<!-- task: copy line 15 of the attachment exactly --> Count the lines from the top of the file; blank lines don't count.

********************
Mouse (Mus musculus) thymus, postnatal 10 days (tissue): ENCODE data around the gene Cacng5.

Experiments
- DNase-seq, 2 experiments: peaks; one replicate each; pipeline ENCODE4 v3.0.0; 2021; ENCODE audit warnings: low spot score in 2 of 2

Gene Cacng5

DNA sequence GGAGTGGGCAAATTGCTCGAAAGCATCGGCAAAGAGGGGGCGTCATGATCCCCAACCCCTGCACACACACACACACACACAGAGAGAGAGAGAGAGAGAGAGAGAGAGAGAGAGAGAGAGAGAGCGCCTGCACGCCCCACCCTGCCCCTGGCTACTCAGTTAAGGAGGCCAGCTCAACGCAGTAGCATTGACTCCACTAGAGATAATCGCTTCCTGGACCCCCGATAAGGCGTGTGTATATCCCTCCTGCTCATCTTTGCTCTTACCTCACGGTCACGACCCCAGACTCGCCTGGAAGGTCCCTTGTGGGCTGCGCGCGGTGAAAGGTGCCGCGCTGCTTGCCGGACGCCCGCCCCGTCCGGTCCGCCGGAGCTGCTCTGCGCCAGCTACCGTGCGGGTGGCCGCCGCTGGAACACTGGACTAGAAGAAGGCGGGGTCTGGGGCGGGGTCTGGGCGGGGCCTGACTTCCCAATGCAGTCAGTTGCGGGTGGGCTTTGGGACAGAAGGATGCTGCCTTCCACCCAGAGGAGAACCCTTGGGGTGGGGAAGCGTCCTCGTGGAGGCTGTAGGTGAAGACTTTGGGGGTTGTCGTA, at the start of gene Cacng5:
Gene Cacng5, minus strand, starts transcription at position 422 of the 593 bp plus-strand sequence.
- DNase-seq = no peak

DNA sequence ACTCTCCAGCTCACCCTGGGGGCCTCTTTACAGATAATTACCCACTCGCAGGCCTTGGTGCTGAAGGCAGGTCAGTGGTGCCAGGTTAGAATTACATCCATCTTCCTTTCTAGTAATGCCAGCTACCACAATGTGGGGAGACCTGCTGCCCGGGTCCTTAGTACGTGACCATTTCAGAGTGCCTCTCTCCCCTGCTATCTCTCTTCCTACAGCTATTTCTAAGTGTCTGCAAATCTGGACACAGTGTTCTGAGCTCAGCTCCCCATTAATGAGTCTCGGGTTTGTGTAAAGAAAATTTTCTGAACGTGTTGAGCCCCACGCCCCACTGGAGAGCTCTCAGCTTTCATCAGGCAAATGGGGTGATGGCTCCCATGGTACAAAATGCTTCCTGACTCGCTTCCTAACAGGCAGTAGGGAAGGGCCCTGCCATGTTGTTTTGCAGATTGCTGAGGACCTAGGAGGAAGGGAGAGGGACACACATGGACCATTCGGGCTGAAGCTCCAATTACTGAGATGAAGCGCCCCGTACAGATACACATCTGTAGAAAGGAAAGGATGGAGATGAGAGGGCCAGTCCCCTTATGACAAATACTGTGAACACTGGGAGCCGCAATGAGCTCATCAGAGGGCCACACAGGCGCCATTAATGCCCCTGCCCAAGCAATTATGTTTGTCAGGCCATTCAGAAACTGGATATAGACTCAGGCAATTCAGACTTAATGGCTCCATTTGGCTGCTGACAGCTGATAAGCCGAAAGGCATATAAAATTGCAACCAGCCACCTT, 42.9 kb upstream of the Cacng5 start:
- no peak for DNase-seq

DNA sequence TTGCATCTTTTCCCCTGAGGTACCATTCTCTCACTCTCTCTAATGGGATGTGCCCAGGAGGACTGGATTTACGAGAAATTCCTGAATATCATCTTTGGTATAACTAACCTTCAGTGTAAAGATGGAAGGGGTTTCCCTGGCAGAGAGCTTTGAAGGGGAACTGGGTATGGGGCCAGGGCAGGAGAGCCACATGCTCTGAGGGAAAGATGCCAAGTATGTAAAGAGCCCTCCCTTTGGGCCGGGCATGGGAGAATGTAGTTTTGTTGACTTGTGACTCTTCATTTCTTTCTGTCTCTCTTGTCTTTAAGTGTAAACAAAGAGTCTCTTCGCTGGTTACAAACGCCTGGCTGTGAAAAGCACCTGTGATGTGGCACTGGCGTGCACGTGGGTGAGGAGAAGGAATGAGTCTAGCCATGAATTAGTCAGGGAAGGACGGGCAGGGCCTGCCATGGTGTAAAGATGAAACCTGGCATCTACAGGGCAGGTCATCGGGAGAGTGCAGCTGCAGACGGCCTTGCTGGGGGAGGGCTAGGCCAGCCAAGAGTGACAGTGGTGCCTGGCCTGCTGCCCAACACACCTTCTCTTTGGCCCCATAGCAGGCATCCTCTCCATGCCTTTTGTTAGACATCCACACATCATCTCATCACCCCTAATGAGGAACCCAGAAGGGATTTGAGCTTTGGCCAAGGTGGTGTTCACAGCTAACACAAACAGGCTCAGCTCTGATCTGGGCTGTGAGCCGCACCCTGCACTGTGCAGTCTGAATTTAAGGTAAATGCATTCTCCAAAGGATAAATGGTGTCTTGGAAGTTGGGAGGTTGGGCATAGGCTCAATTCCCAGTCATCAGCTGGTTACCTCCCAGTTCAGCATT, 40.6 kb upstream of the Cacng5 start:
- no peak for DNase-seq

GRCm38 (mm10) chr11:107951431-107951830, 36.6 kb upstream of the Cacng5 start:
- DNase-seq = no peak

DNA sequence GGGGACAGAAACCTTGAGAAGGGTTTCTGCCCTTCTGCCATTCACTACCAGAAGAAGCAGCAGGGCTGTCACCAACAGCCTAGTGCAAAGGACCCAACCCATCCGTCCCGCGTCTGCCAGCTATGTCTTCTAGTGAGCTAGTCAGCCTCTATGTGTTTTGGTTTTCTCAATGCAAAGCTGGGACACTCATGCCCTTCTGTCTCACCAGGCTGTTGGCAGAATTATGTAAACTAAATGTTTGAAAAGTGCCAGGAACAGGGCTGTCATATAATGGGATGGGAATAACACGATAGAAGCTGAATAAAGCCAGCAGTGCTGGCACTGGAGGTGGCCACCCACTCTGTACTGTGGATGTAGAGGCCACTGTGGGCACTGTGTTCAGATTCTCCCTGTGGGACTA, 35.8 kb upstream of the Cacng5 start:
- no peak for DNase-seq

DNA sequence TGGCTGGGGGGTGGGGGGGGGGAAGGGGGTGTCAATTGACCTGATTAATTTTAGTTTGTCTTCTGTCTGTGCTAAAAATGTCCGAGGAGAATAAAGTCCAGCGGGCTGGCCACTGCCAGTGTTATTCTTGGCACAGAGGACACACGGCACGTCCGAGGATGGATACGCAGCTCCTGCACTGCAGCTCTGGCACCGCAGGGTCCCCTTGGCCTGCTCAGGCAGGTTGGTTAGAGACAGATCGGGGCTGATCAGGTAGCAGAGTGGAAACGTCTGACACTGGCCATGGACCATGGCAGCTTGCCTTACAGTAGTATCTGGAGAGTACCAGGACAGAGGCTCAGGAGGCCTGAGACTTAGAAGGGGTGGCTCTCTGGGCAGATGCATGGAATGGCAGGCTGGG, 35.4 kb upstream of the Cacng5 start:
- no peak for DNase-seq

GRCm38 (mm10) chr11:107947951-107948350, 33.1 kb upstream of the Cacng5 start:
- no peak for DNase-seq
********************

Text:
- no peak for DNase-seq